A reader writes:

If you take a spring - a metal one I suppose (I know nothing about springs other than they're fun to play with) - and hang it by one end, with no weights or anything attached to the other end, and just leave it hanging there, will it eventually (like really eventually) become completely straight? Or what will happen? Does it matter what kind of spring it is? Will it's own weight straighten it out, or is there something about its structure that would prevent that from happening? And the follow-up, if the answer is yes, is, let's say it's a Slinky; about how long would it take?

I wish I could say I had a beer riding on this, but the truth is I'm just geeky and thought you might know.


No, a hanging spiral spring won't straighten.

The key concepts here are elasticity and plasticity. The whole idea of a spring is that it's elastic - you can stretch and/or compress it, and when you let go, it returns to its original shape. If the force applied to an elastic object exceeds the limits of its elasticity then the object will be permanently deformed (or just break), but you'd need a pretty darn long, but skinny, spring for that to happen just from the spring's own weight.

Slinkies are an extreme case, here, because they're a quite unusual kind of spring, with peculiar dimensions compared with most spiral springs. Dangling a brand new Slinky may actually give it a slight permanent stretch, but it clearly doesn't stretch it very much, and you can leave it hanging as long as you like without getting any more stretch than happens in the first few minutes.

It's actually normal for a new spring to distort somewhat when put to use. This is called "taking a set", and has to be accounted for in the design of devices that use springs, from the huge ones in heavy vehicle suspensions to the incredibly delicate ones in mechanical wristwatches. It's unusual for a spring to take a set just from its own weight, though.

If you made a spring out of, say, tin/lead electronics solder, then it wouldn't need to be very long in order to straighten out under its own weight. It'd probably continue to straighten for some time, too - meaning hours, though, not years. Tin/lead alloy is of course a terrible material for springs, since it's highly plastic and hardly elastic at all.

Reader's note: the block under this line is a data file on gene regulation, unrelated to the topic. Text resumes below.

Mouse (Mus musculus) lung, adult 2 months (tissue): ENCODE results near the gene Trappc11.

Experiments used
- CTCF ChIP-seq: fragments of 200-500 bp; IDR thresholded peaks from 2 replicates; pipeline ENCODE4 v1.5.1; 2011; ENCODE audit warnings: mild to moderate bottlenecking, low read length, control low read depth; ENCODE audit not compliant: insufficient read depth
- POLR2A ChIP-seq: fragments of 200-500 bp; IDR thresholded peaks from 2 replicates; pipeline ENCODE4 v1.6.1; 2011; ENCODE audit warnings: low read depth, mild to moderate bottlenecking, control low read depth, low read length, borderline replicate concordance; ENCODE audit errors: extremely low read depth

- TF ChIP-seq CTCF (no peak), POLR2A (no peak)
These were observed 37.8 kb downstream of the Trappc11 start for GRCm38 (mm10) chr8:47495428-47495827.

Apropos of this, there's a really neat guide to making your own springs here. Home handypersons usually regard spring-making as a black art and just end up with a parts box full of springs cannibalised from other items, but you really can make them yourself without being a master metalworker.

(Oh, and I know I sound like a broken record, but J.E. Gordon's "The New Science of Strong Materials, or Why You Don't Fall through the Floor" and "Structures, Or Why Things Don't Fall Down" both have a lot to say about the springiness of actual springs and of many other objects, and about the foundational concepts of stress and strain.)

Psycho Science is a regular feature here. Ask me your science questions, and I'll answer them. Probably.

And then commenters will, I hope, correct at least the most obvious flaws in my answer.

3 Responses to “Sproing”

  1. Fallingwater Says:

    Relative to making springs, I found these videos very interesting.
    Be aware that watching the related videos will likely end in an afternoon flying away as you watch machines bend, cut, shave and perforate hard metal like it's putty.

  2. Austenite Says:

    When he said really eventually, I thought of metal creep


    Copper pipe being the classic example, but 30% of melting point in Kelvin would see aluminium also in creep. Perhaps that's why aluminium springs are rare? :)

    • dan Says:

      Springs can creep to some extent, especially if left in tension or compression; "taking a set" is I think basically creep behaviour. There are many spring-powered mechanisms - air guns, for instance - that shouldn't be left in the "loaded" state for storage, lest the mainspring take a serious set and reduce the effectiveness of the mechanism.

      If a given load and temperature aren't enough for creep to happen, though, creep just won't happen at all, no matter how long you wait. The weight of an ordinary coil spring under one gravity will be far too little for creep, unless the spring is REALLY hot. Leave it long enough and the sun will engulf the earth and satisfy this temperature condition, of course!

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